Massachusetts Showroom Aims to Inspire

NATICK, MA— In the current economy, many businesses have scaled back expansion efforts with the bottom line in mind.

Ardente Supply is using its competitors’ hesitation to its advantage, opening a new showroom, a branch of its WaterSpot retail division, in Natick, MA. At 10,000 square feet, the new location is the largest of the company’s four showrooms. The others are located in Rhode Island in Westerly, Woonsocket and Providence, the firm’s headquarters.

The Move

Paul Ardente, co-owner of Ardente Supply, says the new WaterSpot kitchen and bath showroom, which specializes in faucets, fixtures and decorative hardware, was the result of moving its existing showroom to a better location. “We moved about five miles from our last location where we had only 5,000 square feet. The new location is in a more affluent town, closer to the Wellesley/Newton area.”

Ardente says the build out was minimal and that, from start to finish, the new space was operational within six weeks. The showroom was designed in conjunction with SHI Huntington, but some of the structure’s existing features made the transition easy.

A change for the company was the addition and expansion of lighting and hardware. “We have a broad lighting offering now, as well as decorative hardware, cabinet hardware, hinges and lock sets, among others,” notes Ardente.

The new showroom also left space for Ardente and company to add in technological goodies. “We have one plasma TV that plays a loop. We have the Robern uplift cabinet that has the LED TV behind it, as well. We have a conference room with a big plasma TV in it that we use for training,” says Ardente, who adds that an emphasis is placed companywide on training. “I am a big supporter of training; and I let the staff take advantage of anything that is out there in terms of bettering themselves.”

As for staffing the showroom, Ardente says it’s a work-in-progress, but that customer service and a knowledgeable sales staff is the company’s top priority.

The location currently has a receptionist as well as three salespeople, each with more than 20 years’ experience in the industry.

A Family Affair

Ardente Supply is a family owned and operated company; the four Ardente brothers had, up until three years ago, two locations.

“We have a very pro-business governor in Rhode Island and he started Road Builders, a consortium of about five local businesses that meet once a week,” says Ardente. “Prior to our expansion, we talked about our business in an open forum and had two liaisons come in and pick our business apart to figure out where we should be growing and where we should be shrinking. It really opened our eyes; we realized the wholesale side wasn’t where we should be expanding, but that the retail side was.”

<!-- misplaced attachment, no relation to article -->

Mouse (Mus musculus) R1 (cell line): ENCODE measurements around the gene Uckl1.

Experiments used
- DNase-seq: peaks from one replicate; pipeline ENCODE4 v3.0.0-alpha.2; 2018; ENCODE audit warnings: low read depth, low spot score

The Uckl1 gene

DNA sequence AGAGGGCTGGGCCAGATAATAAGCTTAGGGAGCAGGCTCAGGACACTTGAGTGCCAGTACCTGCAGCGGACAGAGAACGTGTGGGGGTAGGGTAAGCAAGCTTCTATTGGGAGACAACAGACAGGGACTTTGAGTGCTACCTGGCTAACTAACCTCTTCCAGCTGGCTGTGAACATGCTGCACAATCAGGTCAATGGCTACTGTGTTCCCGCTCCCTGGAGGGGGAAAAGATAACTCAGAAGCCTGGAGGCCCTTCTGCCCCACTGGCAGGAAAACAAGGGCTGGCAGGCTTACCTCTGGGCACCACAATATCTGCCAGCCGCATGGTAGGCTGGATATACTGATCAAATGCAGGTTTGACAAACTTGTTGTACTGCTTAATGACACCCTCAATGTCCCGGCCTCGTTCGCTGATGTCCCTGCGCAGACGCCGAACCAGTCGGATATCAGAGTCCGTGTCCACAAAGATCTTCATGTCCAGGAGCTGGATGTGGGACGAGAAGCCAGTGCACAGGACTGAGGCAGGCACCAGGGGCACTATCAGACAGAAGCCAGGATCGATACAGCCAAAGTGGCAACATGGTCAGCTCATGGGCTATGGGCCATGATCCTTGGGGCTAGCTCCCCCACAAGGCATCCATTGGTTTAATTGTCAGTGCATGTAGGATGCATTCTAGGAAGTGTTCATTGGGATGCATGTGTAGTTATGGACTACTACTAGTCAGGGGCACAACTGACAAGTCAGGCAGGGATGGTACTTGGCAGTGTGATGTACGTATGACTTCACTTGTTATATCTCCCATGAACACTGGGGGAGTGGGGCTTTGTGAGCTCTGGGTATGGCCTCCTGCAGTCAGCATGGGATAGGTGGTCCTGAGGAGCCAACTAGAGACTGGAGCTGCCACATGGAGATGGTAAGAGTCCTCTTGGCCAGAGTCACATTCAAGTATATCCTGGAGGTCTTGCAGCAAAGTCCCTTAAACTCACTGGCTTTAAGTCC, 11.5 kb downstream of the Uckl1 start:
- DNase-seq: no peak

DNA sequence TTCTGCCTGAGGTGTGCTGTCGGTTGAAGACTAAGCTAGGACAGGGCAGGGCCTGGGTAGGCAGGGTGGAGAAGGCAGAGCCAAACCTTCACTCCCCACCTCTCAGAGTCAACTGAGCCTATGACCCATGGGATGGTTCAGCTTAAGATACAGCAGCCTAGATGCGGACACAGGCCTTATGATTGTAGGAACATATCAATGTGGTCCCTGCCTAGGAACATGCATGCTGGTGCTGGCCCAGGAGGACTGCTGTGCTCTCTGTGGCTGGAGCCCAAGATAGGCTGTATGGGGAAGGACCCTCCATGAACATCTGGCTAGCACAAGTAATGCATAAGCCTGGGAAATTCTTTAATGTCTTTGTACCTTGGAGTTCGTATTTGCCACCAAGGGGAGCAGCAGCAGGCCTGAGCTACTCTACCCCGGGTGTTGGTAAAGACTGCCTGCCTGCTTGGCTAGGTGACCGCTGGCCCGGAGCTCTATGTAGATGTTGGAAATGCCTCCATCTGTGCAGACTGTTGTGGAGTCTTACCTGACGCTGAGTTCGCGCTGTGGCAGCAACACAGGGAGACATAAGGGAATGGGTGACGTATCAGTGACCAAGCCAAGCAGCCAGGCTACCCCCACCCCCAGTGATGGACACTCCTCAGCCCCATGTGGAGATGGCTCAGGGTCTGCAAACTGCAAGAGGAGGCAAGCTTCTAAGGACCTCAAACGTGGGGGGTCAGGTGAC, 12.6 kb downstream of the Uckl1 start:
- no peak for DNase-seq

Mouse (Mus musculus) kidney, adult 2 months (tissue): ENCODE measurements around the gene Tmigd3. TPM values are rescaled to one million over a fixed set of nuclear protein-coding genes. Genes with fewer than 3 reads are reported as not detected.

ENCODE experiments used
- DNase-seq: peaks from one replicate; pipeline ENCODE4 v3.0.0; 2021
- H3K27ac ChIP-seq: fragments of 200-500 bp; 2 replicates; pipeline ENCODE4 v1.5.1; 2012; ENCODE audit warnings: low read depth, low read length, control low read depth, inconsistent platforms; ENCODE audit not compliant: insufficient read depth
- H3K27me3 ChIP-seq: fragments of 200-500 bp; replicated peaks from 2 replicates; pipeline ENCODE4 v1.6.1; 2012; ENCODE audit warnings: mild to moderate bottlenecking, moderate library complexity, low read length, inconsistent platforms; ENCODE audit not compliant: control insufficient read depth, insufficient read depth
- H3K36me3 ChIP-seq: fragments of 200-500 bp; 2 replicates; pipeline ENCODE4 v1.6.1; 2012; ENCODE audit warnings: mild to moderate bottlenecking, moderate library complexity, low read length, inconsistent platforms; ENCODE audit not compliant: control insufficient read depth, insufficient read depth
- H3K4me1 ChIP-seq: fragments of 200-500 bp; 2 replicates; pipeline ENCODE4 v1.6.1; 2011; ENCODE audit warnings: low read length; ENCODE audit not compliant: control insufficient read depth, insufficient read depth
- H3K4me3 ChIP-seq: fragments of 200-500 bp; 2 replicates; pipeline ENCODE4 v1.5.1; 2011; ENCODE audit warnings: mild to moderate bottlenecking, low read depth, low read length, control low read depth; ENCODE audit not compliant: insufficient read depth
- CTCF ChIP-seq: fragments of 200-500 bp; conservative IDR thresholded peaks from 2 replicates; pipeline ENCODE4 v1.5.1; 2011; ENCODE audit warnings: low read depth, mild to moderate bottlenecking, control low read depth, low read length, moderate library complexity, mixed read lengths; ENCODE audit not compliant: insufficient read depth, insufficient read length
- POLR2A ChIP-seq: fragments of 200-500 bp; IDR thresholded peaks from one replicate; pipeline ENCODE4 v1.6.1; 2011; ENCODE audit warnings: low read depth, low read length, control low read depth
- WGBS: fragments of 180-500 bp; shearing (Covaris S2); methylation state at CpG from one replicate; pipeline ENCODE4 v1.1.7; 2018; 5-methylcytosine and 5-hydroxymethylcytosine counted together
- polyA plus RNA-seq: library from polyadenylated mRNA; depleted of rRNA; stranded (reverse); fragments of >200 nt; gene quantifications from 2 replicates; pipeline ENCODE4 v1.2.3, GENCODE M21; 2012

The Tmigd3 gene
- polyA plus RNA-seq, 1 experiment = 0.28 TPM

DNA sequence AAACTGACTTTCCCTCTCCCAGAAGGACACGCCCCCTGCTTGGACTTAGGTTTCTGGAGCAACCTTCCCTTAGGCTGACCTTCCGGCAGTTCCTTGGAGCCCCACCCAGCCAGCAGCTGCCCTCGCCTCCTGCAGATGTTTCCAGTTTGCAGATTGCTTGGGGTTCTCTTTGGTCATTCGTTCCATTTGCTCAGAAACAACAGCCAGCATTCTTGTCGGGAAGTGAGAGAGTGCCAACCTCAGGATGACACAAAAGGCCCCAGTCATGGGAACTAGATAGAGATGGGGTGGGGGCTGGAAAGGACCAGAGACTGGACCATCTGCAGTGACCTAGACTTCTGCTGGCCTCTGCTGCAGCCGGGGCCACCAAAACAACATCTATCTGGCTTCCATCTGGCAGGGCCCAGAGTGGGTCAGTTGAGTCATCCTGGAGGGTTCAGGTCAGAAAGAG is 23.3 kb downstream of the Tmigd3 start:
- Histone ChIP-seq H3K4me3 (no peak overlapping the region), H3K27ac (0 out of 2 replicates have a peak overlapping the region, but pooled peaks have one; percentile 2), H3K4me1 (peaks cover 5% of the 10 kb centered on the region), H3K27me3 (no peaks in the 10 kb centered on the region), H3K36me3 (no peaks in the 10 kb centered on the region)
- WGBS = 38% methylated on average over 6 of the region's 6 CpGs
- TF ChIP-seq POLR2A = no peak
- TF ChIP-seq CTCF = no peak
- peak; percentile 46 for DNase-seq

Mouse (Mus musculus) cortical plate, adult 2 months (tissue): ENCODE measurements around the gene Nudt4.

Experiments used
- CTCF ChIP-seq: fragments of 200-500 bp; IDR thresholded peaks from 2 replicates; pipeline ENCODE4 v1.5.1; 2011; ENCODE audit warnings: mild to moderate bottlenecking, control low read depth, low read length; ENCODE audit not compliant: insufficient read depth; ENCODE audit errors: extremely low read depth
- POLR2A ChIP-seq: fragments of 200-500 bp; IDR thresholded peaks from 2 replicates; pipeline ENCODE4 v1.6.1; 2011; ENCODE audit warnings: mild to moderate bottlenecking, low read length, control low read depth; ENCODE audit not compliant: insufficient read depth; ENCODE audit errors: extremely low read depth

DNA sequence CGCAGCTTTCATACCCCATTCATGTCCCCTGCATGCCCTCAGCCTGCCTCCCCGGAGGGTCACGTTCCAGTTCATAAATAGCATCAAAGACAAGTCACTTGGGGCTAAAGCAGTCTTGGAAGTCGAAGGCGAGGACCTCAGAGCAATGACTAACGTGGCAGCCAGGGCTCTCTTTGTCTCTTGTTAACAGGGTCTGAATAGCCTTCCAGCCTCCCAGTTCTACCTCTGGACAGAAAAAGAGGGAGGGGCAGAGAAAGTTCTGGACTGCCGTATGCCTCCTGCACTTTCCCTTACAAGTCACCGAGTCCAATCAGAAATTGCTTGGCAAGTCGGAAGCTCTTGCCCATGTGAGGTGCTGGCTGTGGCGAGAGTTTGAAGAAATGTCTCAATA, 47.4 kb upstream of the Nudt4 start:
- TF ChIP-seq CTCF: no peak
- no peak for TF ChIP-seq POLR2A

Two years ago, Ardente Supply purchased Thompson Durkee. “That’s where the WaterSpot name came from because that was what their showroom was called. So we took that and rebranded and remarketed it.” Ardente Supply remains the name of the wholesale operation, while WaterSpot is the company’s retail arm.

The Natick location carries a wide variety of brands including American Standard, the company’s primary line, as well as Toto, Porcher, Villeroy & Boch, Laufen, Gerber and more. Bath faucets and fixtures from THG, Jado, Water Décor, Rohl, Phylrich, Eurostyle and Samuel Heath are displayed alongside kitchen faucets from Blanco, Elkay, Grohe and Hansgrohe, among others. Hardware lines include Rocky Mountain, Baldwin, Omnia and Von Morris.

“We also have a stunning fluorescent blue display, designed by SHI, made of etched glass,” says Ardente. “They etch the glass and install behind it LED tape from WAC Lighting – they tape around the outside of the sign. We backlight it and the color changes.”

Ardente says his company has a focus on sustainability and tries to promote products that add energy efficiency to a project.

“To use LED in the entire showroom is kind of cost prohibitive at this point, but we are going to change all of the fixtures to LED bulbs. On the wholesale side of things we even sell solar heat, so we’re toying with the idea of putting solar panels on all of the buildings to create interest,” he says.

Other moves to create interest in the showroom include what Ardente calls a “tremendous advertising campaign.

“We’re going to try to provide accredited courses to members of the local design community who are working toward accreditation – so we’ll be hosting some of those events.” He adds, “I think hosting events in the showroom is the best way to facilitate things. Word of mouth is the best advertising.”